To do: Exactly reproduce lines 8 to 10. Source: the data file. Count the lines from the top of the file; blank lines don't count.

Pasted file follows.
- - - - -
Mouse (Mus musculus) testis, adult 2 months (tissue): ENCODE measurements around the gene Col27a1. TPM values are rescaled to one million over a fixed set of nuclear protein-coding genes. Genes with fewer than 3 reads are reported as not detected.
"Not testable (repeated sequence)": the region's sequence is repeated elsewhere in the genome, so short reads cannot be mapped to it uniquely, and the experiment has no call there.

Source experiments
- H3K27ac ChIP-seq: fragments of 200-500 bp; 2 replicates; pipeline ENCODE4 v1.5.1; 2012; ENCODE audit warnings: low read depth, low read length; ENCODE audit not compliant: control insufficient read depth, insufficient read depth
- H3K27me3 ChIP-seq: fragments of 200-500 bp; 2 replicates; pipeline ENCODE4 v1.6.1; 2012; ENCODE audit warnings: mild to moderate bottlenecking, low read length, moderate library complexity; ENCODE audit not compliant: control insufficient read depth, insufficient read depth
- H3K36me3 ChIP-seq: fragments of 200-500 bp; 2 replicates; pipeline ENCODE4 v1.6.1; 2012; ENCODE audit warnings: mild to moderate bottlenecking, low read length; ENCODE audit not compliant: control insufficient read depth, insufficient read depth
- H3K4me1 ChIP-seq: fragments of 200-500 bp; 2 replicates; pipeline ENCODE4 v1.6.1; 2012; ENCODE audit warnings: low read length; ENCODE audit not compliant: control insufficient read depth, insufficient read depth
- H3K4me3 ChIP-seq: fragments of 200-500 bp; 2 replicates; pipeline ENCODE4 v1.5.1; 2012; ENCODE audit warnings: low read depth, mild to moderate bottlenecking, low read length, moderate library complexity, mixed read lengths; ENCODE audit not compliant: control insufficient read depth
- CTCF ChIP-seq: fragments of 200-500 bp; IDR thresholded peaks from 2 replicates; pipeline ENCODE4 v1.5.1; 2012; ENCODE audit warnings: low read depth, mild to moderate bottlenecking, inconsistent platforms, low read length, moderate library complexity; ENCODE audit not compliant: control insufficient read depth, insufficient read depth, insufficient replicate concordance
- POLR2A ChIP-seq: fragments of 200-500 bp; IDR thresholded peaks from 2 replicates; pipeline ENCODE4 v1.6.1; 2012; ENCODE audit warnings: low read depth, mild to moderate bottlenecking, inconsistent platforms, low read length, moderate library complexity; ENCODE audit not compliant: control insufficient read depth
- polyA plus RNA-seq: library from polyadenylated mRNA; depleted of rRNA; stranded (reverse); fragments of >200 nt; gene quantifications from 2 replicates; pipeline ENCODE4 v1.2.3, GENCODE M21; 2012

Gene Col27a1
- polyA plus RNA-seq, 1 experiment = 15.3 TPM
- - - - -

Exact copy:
- H3K4me3 ChIP-seq: fragments of 200-500 bp; 2 replicates; pipeline ENCODE4 v1.5.1; 2012; ENCODE audit warnings: low read depth, mild to moderate bottlenecking, low read length, moderate library complexity, mixed read lengths; ENCODE audit not compliant: control insufficient read depth
- CTCF ChIP-seq: fragments of 200-500 bp; IDR thresholded peaks from 2 replicates; pipeline ENCODE4 v1.5.1; 2012; ENCODE audit warnings: low read depth, mild to moderate bottlenecking, inconsistent platforms, low read length, moderate library complexity; ENCODE audit not compliant: control insufficient read depth, insufficient read depth, insufficient replicate concordance
- POLR2A ChIP-seq: fragments of 200-500 bp; IDR thresholded peaks from 2 replicates; pipeline ENCODE4 v1.6.1; 2012; ENCODE audit warnings: low read depth, mild to moderate bottlenecking, inconsistent platforms, low read length, moderate library complexity; ENCODE audit not compliant: control insufficient read depth